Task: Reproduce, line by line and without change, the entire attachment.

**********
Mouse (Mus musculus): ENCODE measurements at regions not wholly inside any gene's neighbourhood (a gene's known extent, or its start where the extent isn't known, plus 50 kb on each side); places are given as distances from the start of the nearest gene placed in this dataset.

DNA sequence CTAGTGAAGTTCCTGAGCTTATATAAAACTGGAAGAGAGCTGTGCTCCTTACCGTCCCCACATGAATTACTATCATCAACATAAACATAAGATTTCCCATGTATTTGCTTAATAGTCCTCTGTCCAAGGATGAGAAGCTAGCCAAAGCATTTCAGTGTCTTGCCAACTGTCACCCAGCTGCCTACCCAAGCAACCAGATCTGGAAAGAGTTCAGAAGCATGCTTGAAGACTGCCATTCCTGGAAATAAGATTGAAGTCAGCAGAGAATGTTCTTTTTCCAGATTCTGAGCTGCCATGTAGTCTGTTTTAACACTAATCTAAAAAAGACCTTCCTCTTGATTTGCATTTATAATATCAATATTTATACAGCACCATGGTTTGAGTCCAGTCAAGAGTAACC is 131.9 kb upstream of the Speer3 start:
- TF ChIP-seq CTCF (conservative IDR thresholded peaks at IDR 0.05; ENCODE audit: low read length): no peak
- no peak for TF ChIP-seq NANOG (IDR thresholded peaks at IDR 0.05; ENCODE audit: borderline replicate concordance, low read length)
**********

Mouse (Mus musculus): ENCODE measurements at regions not wholly inside any gene's neighbourhood (a gene's known extent, or its start where the extent isn't known, plus 50 kb on each side); places are given as distances from the start of the nearest gene placed in this dataset.

DNA sequence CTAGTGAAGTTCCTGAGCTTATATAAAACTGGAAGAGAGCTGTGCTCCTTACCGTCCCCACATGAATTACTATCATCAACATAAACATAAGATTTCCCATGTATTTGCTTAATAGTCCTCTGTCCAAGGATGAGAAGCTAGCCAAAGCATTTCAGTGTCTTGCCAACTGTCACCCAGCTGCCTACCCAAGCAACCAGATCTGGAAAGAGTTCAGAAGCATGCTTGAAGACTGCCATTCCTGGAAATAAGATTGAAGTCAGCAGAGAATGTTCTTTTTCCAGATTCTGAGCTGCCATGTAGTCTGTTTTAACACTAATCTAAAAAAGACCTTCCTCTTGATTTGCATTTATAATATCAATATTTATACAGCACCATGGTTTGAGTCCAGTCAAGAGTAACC is 131.9 kb upstream of the Speer3 start:
- TF ChIP-seq CTCF (conservative IDR thresholded peaks at IDR 0.05; ENCODE audit: low read length): no peak
- no peak for TF ChIP-seq NANOG (IDR thresholded peaks at IDR 0.05; ENCODE audit: borderline replicate concordance, low read length)